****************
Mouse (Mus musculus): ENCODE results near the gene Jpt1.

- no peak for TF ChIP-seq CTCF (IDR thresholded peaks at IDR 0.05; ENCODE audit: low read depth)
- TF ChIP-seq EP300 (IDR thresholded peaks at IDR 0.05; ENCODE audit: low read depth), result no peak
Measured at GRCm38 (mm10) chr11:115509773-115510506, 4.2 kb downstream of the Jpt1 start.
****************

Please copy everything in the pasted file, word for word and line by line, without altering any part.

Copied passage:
Mouse (Mus musculus): ENCODE results near the gene Jpt1.

- no peak for TF ChIP-seq CTCF (IDR thresholded peaks at IDR 0.05; ENCODE audit: low read depth)
- TF ChIP-seq EP300 (IDR thresholded peaks at IDR 0.05; ENCODE audit: low read depth), result no peak
Measured at GRCm38 (mm10) chr11:115509773-115510506, 4.2 kb downstream of the Jpt1 start.